Britain more prosperous and productive by bringing skills and experience complementary to thenative population, and socially, enriching the diverse cultures of communities. The Paper drawsattention to the fact that the average migrant pays 10 per cent more in tax than they receive inservices, and collectively migrants add £6bn to the economy and provide labour market flexibility.Oxfam works in countries which both send and receive migrants and so has a unique standpointfrom which to comment on both the benefits and the problems created by migration. On the onehand, many of the developing countries where Oxfam works experience a “brain drain” of skilledworkers to richer countries, which benefits the UK but creates issues for countries of origin. Thisgroup is particularly those targeted by the new points-based system. In addition to bringingsignificant benefits to the UK especially in key sectors such as health and construction, migrantsalso remit large sums back to support and enrich their home countries. It is now well known thatremittances make a bigger contribution to the GDP of countries of origin, than official aid disbursedby governments.
Therefore Britain benefits from migration even more than the Green Paperacknowledges.In addition, certain sectors and populations in the UK receive considerable benefits from migration.Recent reports have documented the dependence of tourism and agriculture on migrant labour.Moreover, people dependent on carers
receive significant benefits from ‘unskilled’ as well as‘skilled’ migrant workers. Migrants fill many jobs caring for the elderly, infirm and the very young – arguably, migrants are reducing the poverty and suffering of dependent populations in the UK,since without migrant labour the level of services would be lower. Furthermore, migrants filling thegap in the labour force for caring services - both in private homes and public institutions – allowsother (British) adults to spend more time in paid work. As the public provision of a high level ofhealth, education and caring services is a significant factor in reducing gender inequality in societyand the economy, the migrant labour force is critical to gender equality strategies. It is ironic,therefore, that the Government’s proposals on immigration policy run the risk of making thesesame migrant workers – often women – from black and minority ethnic groups, more vulnerable,poor and without access to public services.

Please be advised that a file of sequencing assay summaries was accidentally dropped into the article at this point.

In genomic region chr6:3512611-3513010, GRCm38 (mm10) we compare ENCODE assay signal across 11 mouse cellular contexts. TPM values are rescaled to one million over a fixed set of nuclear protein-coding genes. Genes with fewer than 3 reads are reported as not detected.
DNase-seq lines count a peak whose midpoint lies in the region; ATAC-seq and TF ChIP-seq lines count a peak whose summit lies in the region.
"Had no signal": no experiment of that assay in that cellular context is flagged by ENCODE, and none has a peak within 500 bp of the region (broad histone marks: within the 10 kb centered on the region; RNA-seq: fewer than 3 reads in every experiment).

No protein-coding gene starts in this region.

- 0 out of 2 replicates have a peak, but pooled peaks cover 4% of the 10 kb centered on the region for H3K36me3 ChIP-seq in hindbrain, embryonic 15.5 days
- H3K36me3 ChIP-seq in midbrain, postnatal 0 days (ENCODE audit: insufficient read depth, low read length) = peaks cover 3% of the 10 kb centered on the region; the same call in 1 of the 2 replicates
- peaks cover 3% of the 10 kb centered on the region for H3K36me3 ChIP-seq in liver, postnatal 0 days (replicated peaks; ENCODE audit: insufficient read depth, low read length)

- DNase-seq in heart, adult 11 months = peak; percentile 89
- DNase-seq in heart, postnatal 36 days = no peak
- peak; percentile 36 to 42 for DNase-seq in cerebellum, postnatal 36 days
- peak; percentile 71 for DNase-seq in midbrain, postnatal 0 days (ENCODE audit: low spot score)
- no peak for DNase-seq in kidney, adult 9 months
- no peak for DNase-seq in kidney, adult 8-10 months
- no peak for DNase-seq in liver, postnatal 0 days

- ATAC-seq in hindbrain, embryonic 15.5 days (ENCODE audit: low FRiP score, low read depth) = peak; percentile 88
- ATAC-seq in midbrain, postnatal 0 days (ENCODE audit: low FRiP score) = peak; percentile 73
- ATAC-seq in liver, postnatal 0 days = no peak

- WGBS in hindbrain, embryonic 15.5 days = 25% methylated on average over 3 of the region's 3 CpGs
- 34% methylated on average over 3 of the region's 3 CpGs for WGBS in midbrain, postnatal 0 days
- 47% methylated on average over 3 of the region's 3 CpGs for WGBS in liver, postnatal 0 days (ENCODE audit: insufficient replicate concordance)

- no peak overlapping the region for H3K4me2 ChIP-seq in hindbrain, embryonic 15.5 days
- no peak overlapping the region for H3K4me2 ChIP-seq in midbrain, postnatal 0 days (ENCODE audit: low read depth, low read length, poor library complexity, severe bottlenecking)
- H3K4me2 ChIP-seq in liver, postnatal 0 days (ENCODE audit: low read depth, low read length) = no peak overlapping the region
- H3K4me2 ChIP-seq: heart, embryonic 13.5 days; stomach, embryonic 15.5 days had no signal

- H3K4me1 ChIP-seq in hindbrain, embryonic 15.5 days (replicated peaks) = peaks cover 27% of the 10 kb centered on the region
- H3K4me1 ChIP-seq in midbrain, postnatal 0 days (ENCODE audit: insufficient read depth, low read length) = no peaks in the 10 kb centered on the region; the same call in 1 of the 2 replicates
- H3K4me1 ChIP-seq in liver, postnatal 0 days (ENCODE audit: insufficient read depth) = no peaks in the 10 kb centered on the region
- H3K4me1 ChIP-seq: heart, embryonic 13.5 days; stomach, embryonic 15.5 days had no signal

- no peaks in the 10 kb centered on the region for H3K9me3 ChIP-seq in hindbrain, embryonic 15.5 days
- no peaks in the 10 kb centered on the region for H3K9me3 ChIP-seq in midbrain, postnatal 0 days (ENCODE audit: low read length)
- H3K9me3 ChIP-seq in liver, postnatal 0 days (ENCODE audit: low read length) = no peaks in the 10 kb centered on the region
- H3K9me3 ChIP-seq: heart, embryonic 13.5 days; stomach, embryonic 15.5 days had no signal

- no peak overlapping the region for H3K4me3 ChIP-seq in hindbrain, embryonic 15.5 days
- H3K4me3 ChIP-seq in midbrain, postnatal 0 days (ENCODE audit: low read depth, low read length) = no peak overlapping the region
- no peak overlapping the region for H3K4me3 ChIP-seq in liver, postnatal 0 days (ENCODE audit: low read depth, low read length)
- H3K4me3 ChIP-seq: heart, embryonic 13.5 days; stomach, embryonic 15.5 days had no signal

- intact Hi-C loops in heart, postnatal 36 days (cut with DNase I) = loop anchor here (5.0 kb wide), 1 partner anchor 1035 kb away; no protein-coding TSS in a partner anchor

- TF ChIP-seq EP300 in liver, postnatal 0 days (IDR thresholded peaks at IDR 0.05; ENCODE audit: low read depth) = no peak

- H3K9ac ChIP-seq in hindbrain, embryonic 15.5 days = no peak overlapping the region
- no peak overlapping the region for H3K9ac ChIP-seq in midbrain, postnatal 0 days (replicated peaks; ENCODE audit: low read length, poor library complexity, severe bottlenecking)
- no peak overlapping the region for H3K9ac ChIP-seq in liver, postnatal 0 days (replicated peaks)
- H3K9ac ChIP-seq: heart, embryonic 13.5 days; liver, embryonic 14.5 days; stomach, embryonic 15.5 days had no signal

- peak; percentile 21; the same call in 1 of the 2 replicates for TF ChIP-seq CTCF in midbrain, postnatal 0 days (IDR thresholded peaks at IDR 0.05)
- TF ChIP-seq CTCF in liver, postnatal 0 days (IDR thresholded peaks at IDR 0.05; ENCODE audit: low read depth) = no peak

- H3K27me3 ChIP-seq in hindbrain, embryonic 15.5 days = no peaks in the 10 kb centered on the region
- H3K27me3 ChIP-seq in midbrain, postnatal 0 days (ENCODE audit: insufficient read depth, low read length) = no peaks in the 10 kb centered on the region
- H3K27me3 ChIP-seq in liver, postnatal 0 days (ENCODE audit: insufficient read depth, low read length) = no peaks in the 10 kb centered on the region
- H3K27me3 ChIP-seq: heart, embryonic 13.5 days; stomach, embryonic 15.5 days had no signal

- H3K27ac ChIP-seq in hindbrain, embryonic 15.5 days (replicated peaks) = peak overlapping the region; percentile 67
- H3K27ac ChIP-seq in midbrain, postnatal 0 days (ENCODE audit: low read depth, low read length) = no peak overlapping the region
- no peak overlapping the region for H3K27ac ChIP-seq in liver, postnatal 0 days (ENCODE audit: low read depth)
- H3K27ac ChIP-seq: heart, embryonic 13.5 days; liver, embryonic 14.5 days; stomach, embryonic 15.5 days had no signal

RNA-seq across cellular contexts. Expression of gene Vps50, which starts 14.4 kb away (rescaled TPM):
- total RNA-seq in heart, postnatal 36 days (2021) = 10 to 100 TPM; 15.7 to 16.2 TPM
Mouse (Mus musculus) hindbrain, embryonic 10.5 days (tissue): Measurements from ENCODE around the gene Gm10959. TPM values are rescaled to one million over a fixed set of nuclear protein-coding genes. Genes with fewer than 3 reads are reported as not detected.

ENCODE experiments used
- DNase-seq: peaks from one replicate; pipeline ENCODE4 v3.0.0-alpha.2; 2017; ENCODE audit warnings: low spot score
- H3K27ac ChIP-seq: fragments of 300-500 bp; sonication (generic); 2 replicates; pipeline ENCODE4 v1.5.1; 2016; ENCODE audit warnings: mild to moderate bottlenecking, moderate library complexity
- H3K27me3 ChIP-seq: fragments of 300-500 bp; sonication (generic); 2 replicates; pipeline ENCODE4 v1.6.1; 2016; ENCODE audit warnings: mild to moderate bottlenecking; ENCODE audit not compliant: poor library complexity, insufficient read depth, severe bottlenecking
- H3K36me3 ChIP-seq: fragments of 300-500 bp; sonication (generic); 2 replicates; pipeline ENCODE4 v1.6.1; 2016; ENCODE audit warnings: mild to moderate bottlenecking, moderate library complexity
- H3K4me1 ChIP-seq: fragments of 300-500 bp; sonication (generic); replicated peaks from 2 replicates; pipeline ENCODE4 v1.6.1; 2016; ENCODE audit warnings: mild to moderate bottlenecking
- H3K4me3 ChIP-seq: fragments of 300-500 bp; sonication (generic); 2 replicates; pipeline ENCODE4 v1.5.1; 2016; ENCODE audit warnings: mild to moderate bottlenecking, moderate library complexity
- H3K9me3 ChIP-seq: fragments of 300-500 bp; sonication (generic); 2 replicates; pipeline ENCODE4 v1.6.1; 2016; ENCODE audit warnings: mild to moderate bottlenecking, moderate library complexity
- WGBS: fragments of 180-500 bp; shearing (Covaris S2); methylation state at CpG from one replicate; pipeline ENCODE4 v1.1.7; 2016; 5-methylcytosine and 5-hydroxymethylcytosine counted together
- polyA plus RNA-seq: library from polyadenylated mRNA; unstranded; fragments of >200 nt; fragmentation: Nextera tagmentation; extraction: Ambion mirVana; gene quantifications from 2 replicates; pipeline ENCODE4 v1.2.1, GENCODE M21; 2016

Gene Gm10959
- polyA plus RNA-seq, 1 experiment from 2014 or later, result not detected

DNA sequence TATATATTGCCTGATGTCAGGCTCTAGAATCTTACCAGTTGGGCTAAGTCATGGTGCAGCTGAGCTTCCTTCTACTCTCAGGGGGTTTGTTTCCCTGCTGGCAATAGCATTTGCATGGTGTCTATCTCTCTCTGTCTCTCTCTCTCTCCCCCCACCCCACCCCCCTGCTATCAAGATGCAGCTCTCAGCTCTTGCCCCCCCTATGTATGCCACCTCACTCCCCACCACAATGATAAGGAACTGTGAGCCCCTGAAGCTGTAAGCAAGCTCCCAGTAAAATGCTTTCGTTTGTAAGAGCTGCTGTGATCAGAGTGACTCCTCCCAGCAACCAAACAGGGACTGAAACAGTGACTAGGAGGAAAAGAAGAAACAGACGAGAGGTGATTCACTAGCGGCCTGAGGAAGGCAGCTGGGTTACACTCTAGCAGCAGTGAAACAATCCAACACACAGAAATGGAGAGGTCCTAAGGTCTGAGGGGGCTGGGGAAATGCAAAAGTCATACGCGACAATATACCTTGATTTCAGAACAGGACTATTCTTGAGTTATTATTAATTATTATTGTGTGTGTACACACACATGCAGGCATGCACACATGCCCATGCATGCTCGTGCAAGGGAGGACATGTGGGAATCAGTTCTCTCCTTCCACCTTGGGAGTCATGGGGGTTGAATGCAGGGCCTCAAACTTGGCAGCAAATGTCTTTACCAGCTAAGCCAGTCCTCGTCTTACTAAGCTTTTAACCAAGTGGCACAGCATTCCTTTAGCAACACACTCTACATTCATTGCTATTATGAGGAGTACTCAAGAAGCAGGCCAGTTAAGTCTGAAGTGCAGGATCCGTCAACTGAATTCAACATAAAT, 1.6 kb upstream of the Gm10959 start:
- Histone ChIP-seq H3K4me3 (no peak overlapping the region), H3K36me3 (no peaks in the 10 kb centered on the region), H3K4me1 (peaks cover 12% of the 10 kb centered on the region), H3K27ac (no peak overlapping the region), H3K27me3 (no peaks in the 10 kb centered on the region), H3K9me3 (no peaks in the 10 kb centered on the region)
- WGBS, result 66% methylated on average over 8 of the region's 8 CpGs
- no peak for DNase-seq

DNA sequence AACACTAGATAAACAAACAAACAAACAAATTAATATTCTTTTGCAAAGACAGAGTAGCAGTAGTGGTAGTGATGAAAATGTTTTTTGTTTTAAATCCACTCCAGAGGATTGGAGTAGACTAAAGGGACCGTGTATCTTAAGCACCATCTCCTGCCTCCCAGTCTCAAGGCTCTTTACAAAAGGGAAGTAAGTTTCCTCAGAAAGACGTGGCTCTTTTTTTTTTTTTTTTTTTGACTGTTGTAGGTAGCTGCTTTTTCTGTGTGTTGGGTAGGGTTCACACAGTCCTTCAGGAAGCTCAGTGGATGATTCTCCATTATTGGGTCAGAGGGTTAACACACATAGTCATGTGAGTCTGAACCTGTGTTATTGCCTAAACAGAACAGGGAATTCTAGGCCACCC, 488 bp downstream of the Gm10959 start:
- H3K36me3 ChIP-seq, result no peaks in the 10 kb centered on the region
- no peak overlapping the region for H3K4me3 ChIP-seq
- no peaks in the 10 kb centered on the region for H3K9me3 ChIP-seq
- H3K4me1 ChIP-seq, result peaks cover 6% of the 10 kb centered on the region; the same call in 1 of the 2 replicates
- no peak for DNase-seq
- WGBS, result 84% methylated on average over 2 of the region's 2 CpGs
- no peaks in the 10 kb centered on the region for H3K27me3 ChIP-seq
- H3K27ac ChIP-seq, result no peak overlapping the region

We would like to see greater recognition, without caveats, of the contribution of migrants to Britain.
Views of the public: negative attitudes and beliefs about migrants
We are seriously concerned that the tone of the Green Paper is not likely to contribute to a fullappreciation of the migrant contribution to the economy and the life of the nation. TheGovernment’s immigration policy is not wholly responsible for determining the potential benefits orthe problems associated with migration. Clearly, many factors influence whether migration worksto reduce poverty or is fraught with conflict, violence, discrimination and exploitation. Migrantsexperience is shaped by the policies of countries of origin and international economicdevelopment, by private sector companies’ policies and practices, by initiatives of migrantorganisations as well as public attitudes and beliefs.
Yet we believe that the UK government’s positions , language and policy on immigration play a critical role in framing the debate.
We wouldlike to see the Government making proposals that unequivocally value the contribution of migrantsto the UK economy and society, and highlight the opportunity of migration in the struggle to reducepoverty and inequality. Alternatively, official policy runs the risk of reinforcing historical notionsabout migrants and unintentionally legitimising exploitative practices of employers and negative orracist public beliefs.Many of the recommendations appear to be based on the results of a public consultation whichconcluded that migrants should “speak the common language, make an economic contribution,and obey the law”. Yet there is no recognition in the Green Paper that these are precisely theintentions of the majority of migrants to the UK. Whilst we welcome the wide-ranging consultationto find out what the public thinks about reform of the immigration system, we are concerned thatneither the views of migrants themselves or of migrants’ organisations appear to have been
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